Movie Review: ‘A BAD MOMS CHRISTMAS’ is not the reason for the season


Jared McMillan // Film Critic


Rated R, 104 minutes.
Director: Jon Lucas and Scott Moore
Cast: Mila KunisKristen BellKathryn HahnChristine BaranskiSusan SarandonCheryl Hines and Jay Hernandez

Last year, BAD MOMS became one of the big sleeper hits of 2016, raking in over $110 million domestically. As sure as Carla was going to drop an f-bomb or ten, Hollywood saw some franchise dollars could be gained off the movie’s success. Guess they are still struggling to realize that women like raunchy humor as well.

Anyway, the sequel, A BAD MOMS CHRISTMAS, follows Amy (Mila Kunis), Kiki (Kristen Bell), and Carla (Kathryn Hahn) as they navigate the week leading up to Christmas. However, instead of a conniving PTA president as the villain, they come face to face with their biggest protagonists: their mothers.

Amy has an overbearing perfectionist in Ruth (Christine Baranski), who feels her daughter is dropping the ball when it comes to the holidays. Kiki must deal with a Smother in Sandy (Cheryl Hines), as she refuses to give Kiki any personal space. And Carla’s mother (Susan Sarandon) comes breezing back into her life after a lengthy absence.

Does that synopsis sound familiar? Sure it does. Returning writer/directors Jon Lucas and Scott Moore basically keep the same game plan from the previous flick. Unfortunately, it becomes quickly apparent that they didn’t learn from any of those mistakes. In fact, it feels like the first 30 minutes is almost the same as the first movie.

However, it is supposed to be a little sparse in storytelling to make way for sight gags and ad libs. When A BAD MOMS CHRISTMAS gets out of the way of itself, it delivers the bawdy goods. The interactions with their mothers lead to some hilarious awkward moments as they to figure each other out. Also, there is a meet-cute between Carla and a new love interest that is probably the funniest scene of the movie. Everybody else holds their own throughout the movie, but Cheryl Hines really stands out as Sandy, meekly chewing up scenes with a cringeworthy friendliness.

Sadly, no matter how big the laughs, it can’t overcome its problems. Again, like the original, it would probably be better written by women, so there isn’t a constant repetition of “Moms have it hard” without any sort of substance to go along with it. They still use Amy’s narration for no reason at all, there are charcter inconsistencies, and there are a lot of cuts that don’t make sense (example: there is six days until Christmas, Amy has a two-minute scene, then it’s five days until Christmas). A BAD MOMS CHRISTMAS can be entertaining, but it needs to be elevating more of its strengths to gain more success.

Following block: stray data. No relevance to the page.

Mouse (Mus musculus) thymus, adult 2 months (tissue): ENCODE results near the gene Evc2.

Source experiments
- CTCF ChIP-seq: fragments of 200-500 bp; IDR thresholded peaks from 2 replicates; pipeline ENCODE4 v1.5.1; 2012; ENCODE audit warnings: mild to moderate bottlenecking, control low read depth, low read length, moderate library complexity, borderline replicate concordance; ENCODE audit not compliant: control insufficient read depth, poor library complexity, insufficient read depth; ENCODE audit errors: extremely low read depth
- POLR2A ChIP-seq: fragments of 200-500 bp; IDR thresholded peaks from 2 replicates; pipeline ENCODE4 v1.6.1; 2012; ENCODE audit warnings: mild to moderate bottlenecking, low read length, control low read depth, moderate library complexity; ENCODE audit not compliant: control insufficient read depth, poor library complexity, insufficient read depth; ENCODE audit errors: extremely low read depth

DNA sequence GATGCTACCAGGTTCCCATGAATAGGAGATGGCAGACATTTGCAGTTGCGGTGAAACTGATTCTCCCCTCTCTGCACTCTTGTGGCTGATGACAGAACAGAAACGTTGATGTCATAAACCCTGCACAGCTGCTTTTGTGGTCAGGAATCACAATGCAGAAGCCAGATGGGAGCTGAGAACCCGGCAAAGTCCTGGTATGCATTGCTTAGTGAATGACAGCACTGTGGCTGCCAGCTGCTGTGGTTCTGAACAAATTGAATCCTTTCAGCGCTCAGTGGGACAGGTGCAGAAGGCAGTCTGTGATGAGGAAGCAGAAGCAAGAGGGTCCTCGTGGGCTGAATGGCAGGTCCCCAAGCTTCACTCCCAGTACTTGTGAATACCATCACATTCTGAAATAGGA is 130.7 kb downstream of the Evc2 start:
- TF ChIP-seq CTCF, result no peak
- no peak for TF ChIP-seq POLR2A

Grade: C-

A BAD MOMS CHRISTMAS opens nationwide today (11/1).

About author

Preston Barta

Hello, there! My name is Preston Barta, and I am the features editor of Fresh Fiction and senior film critic at the Denton Record-Chronicle. My cinematic love story began where I was born: off planet on the isolated desert world of the Jakku system. It's there I passed the time scavenging for loose parts with my good friend Rey. One day I found an old film projector and a dusty reel of the 1975 film JAWS. It rocked my world so much that I left my kinfolk in the rearview (I so miss their morning cups of green milk) to pursue my dreams of writing about film. It wasn't long until I met two gents who said they would give me a lift. I can't recall their names, but one was an older man who liked to point a lot and the other was a tall, hairy fella. They got me as far as one of Jupiter's moons where we crossed paths with the U.S.S. Enterprise. Some pointy-eared bastard said I was clear to come aboard. He saw that I was clutching my beloved shark movie and invited me to the "moving pictures room" where he was screening the 1993 film JURASSIC PARK to his crew. He said my life would be much more prosperous if I were familiar with more work by the god named Steven Spielberg. From there, my love for cinema blossomed. Once we reached planet Earth, everything changed. I found the small town of Denton, TX, and was welcomed into the Barta family. They showed me the writings of local film critic Boo Allen. He became my hero and caused me to chase a degree in film and journalism. After my studies at graduate of the Hogwarts School of Witchcraft and Wizardry, I met some film critics who showed me the ropes and got me into my first press screening: 2011's THE GREEN LANTERN. Don't worry; I recovered just fine. MAD MAX: FURY ROAD was only four years away.